Pavel K Baev
Peace Research Institute Oslo (PRIO)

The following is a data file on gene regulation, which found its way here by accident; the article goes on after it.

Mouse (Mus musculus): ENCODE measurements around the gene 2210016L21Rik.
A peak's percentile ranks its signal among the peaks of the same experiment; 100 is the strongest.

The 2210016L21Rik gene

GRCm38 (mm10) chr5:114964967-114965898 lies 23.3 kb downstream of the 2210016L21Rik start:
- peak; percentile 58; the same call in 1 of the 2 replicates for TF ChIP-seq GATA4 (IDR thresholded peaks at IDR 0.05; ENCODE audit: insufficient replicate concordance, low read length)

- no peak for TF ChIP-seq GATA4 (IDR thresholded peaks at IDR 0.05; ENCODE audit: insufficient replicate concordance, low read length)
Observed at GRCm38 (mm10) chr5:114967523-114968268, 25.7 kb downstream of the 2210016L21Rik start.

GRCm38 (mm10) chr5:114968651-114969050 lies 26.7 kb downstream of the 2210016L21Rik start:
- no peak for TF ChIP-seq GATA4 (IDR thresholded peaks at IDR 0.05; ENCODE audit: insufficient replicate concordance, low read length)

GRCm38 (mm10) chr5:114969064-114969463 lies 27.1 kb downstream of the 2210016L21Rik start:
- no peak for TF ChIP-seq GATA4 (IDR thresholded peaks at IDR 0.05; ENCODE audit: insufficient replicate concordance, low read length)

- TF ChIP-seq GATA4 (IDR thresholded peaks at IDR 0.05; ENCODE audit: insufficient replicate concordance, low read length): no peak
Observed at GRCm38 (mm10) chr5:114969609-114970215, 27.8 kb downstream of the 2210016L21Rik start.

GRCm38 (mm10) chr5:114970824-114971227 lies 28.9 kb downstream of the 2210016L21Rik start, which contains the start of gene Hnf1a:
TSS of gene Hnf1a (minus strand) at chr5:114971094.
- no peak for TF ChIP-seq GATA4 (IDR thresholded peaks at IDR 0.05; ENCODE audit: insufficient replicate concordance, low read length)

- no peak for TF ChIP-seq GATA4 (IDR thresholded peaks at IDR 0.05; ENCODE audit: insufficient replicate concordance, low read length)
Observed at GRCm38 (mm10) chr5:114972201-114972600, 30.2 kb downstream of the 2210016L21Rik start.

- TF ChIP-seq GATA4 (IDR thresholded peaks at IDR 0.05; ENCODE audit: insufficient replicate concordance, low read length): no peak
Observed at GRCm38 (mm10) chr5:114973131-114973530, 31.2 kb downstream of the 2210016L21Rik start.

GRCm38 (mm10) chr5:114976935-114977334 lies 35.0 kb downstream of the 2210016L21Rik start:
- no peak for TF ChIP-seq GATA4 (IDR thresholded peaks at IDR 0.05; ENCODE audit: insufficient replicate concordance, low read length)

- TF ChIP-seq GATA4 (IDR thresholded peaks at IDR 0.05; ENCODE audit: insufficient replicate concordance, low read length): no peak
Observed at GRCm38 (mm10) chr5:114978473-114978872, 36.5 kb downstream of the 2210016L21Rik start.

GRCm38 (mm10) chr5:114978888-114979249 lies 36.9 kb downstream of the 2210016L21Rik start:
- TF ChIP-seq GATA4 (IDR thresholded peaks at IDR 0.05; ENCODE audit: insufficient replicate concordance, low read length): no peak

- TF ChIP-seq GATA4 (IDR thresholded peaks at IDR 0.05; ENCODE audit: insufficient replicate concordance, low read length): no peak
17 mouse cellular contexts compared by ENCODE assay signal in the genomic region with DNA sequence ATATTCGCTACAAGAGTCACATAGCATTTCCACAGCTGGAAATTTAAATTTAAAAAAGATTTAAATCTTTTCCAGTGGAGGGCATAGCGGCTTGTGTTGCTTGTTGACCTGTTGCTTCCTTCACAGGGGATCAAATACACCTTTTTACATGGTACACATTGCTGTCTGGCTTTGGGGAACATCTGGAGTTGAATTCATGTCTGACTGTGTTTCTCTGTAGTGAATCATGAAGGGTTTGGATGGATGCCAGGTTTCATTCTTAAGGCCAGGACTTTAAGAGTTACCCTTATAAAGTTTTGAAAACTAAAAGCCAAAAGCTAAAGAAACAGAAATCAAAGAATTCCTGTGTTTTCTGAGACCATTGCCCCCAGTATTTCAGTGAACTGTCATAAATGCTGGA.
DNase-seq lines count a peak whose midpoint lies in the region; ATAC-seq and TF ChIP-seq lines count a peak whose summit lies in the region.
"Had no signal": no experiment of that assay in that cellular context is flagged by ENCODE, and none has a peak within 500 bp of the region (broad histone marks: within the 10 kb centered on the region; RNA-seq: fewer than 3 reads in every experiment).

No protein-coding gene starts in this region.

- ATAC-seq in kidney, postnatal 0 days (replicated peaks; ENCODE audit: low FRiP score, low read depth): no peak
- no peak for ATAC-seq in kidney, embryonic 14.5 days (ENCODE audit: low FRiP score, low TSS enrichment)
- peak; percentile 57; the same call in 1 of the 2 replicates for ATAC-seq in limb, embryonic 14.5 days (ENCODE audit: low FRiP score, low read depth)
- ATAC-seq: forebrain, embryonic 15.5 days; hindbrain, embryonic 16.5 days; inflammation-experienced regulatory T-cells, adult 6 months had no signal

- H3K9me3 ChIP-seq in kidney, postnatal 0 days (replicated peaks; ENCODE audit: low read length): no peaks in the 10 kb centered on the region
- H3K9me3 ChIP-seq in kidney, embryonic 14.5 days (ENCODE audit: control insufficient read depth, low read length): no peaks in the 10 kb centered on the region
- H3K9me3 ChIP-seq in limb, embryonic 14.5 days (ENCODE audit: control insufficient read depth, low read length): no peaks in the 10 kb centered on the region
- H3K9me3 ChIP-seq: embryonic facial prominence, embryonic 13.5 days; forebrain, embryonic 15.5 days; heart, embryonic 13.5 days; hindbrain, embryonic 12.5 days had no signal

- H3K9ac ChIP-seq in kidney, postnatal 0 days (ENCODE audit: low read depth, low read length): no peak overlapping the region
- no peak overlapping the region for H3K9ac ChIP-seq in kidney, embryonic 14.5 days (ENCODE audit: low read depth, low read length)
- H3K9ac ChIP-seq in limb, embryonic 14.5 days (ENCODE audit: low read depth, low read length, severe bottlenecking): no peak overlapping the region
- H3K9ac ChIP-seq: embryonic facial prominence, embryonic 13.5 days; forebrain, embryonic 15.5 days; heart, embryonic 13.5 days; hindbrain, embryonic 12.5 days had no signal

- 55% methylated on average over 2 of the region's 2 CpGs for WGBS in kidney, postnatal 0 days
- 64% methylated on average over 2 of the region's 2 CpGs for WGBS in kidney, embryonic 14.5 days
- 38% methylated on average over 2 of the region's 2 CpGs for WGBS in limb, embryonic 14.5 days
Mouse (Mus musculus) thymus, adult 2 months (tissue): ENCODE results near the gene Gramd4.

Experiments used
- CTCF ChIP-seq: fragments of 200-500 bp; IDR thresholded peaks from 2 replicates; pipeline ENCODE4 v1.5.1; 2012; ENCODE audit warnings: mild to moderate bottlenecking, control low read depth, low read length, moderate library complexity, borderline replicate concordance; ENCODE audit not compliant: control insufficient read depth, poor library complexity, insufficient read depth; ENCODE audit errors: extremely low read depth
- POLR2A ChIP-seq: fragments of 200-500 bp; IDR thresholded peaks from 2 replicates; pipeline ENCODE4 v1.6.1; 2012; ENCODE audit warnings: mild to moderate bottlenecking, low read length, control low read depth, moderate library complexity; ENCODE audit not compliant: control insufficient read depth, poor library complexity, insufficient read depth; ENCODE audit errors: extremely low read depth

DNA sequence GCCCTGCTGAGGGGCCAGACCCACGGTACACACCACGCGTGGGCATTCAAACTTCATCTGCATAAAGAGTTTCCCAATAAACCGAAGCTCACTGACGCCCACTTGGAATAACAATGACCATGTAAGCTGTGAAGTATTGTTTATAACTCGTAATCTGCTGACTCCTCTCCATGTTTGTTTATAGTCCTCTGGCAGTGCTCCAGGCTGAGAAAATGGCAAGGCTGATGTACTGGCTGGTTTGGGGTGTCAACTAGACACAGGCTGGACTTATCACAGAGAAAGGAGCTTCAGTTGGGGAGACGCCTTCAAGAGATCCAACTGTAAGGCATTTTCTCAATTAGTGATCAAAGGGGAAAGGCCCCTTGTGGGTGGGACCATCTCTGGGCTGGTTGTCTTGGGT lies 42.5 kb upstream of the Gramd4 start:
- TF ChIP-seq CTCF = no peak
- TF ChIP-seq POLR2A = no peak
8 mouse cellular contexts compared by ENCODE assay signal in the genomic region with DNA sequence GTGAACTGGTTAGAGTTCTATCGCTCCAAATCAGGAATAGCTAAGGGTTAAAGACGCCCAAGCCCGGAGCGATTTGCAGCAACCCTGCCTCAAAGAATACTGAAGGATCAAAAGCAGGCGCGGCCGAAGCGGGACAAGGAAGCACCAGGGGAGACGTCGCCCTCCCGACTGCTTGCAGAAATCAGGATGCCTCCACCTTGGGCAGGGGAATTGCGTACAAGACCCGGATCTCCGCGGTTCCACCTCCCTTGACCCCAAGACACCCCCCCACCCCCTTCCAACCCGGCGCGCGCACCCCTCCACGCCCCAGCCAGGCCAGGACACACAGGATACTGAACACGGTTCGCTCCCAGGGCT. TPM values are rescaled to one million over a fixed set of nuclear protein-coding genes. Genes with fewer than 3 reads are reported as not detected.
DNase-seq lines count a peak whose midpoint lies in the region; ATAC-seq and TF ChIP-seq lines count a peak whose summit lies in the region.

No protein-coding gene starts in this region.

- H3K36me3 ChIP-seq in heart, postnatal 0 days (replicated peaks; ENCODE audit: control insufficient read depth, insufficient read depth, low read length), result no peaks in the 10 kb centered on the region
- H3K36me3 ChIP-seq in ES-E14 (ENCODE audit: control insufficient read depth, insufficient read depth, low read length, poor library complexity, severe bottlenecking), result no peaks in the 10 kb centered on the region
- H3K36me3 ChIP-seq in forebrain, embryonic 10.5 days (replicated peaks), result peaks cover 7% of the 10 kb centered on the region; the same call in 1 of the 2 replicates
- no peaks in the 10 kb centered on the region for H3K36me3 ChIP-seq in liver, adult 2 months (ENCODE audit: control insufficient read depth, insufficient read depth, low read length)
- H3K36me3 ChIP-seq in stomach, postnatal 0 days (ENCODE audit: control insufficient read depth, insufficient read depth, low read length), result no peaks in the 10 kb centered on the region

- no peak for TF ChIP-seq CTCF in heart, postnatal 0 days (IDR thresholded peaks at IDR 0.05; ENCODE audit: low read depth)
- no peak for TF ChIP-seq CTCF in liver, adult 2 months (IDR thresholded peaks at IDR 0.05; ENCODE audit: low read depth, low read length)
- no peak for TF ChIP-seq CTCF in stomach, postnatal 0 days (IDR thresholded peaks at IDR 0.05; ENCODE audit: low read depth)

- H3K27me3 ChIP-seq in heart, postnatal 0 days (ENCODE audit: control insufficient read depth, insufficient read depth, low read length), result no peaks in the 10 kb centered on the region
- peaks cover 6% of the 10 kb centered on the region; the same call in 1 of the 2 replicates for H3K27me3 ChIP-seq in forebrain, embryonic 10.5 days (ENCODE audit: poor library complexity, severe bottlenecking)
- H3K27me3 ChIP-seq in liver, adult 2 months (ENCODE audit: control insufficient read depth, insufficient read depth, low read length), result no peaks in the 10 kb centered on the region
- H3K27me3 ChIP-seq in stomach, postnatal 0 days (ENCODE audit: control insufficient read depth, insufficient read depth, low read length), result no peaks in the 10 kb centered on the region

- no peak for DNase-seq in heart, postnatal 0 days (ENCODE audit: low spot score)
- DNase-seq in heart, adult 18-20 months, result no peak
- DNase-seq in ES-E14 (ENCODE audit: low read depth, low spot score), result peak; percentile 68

There is more to this neat and well-researched book than what the title promises, but there is also less. The author insists that misunderstanding of the significance and impact of Russian military intervention in Syria prevalent in many US policy analyses amounts to a failure of imagination. In order to correct it, she embarks on a sweeping examination of Russian policies in the Middle East, starting from the tsarist exploits, and seeks to show how the Second Chechen War paved the way for Russia’s forceful return to this trouble-rich region. The context of the Syrian case is further expanded by appraisals of Russia’s relations with key regional actors – Iran, Israel and Turkey. This broadening of the focus perhaps adds value, and the analysis of domestic responses to the open-ended but low-cost overseas engagement certainly does, but the investigations of various parameters of the complex interplay of overlapping crises inevitably become abbreviated and even superficial. What aggravates the issue of forking paths of the analysis is the author’s strong assertion that the opportunity for Russia to project power into Syria was created by the US’ insufficient attention to and disengagement from the Middle East – but the intricacies of US policy-making are entirely outside the scope of this research. The proposition that ‘the Middle East is a critical arena of great-power competition with both Russia and China, not a distraction from it’ (p. 175) is left unsubstantiated. In the light of escalation of Russia-NATO conflict centred on Ukraine, this seemingly solid argument becomes rather dubious, as is the expectation – unmistakably inspiring this book – for a coherent and pro-active US strategy for the Middle East.